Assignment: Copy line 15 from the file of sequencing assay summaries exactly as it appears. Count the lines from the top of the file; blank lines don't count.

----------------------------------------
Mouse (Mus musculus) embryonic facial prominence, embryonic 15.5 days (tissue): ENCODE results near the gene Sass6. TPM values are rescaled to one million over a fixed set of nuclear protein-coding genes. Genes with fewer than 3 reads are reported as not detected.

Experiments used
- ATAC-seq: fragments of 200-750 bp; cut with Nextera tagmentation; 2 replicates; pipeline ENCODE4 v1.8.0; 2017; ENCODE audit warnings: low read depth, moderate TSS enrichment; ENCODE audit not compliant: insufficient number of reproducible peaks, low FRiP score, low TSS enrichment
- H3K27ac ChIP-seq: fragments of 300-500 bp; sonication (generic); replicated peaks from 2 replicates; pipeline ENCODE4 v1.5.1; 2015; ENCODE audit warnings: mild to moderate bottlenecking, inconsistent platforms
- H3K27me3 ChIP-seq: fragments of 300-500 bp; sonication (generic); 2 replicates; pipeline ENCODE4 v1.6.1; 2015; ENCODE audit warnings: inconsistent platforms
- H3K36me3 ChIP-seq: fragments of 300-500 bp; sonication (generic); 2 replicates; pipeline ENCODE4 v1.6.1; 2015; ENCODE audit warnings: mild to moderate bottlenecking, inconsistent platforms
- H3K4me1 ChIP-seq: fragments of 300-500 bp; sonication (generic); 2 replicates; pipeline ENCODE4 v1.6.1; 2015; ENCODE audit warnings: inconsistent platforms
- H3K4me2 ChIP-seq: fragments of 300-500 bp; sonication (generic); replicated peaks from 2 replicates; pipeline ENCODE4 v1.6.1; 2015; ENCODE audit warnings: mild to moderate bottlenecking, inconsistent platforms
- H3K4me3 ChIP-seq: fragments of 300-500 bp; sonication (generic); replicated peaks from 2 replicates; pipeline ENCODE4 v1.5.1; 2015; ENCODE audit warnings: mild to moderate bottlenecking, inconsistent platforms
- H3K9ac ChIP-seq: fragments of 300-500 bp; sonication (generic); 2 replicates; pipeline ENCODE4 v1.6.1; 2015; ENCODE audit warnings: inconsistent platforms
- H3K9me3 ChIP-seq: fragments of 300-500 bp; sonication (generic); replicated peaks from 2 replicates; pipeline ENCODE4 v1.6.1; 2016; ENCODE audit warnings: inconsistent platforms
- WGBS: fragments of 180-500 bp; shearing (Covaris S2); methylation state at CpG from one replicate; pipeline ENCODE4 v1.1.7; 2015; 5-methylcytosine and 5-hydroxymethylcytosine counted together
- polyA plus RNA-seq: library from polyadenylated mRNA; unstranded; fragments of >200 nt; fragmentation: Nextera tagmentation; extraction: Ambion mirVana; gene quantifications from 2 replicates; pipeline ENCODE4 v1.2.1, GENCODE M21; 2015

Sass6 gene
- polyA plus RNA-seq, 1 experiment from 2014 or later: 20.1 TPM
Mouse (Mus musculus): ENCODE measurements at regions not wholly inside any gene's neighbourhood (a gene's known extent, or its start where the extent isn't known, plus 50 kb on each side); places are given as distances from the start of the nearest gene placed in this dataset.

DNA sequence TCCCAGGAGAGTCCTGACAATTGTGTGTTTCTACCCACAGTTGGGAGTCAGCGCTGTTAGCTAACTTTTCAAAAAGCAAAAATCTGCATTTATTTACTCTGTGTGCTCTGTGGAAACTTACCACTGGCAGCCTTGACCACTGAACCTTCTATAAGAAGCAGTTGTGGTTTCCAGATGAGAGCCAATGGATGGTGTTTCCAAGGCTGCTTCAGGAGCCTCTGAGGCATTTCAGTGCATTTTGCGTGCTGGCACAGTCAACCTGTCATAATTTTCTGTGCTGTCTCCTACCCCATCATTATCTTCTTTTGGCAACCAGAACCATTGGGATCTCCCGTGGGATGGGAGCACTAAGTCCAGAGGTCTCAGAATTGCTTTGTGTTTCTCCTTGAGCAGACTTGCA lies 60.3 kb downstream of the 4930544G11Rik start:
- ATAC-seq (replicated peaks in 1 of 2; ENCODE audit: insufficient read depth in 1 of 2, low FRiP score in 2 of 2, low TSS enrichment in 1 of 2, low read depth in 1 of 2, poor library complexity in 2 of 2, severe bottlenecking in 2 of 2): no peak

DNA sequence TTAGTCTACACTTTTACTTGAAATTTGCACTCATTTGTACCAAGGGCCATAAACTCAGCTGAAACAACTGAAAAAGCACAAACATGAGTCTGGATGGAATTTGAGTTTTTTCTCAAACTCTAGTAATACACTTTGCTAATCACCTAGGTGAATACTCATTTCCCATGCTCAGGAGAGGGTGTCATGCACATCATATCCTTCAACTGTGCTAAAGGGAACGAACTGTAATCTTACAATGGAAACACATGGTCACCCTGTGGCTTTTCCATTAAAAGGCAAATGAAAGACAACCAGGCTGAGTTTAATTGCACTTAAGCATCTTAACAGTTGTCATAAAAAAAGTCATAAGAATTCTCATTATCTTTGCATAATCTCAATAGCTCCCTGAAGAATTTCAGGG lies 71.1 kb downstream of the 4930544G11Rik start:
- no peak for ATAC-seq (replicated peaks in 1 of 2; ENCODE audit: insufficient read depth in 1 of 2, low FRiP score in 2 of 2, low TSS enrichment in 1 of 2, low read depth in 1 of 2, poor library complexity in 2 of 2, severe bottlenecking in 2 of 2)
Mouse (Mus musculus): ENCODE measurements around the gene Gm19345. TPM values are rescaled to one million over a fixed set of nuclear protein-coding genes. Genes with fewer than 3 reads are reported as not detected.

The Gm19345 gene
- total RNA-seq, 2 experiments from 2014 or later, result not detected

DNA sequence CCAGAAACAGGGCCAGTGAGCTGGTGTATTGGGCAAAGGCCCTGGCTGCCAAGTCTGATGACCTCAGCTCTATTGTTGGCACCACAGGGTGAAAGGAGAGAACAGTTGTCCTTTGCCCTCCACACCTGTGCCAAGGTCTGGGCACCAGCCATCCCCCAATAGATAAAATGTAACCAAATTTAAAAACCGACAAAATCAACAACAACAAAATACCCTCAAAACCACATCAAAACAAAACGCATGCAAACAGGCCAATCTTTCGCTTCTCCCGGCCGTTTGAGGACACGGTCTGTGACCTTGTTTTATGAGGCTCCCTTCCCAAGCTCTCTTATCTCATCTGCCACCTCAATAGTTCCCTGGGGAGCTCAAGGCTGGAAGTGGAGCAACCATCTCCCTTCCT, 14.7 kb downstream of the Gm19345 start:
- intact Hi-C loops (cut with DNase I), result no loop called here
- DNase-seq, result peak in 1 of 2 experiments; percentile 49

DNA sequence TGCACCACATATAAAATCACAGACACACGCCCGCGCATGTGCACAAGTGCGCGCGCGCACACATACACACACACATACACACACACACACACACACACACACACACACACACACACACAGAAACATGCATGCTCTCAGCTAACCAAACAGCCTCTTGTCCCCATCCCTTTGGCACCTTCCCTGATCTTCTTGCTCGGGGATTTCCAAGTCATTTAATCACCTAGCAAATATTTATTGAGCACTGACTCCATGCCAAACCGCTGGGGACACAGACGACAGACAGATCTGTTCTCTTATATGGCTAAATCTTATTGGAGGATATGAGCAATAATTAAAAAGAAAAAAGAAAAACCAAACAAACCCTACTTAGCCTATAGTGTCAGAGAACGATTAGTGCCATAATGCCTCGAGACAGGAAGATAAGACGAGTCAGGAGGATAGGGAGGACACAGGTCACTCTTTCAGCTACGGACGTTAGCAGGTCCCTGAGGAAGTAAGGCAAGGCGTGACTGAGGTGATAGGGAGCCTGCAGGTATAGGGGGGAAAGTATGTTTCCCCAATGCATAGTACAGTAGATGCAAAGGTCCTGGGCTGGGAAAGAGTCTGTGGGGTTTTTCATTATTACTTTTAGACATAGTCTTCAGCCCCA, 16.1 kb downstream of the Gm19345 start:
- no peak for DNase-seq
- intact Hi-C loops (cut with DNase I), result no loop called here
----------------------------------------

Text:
- polyA plus RNA-seq, 1 experiment from 2014 or later: 20.1 TPM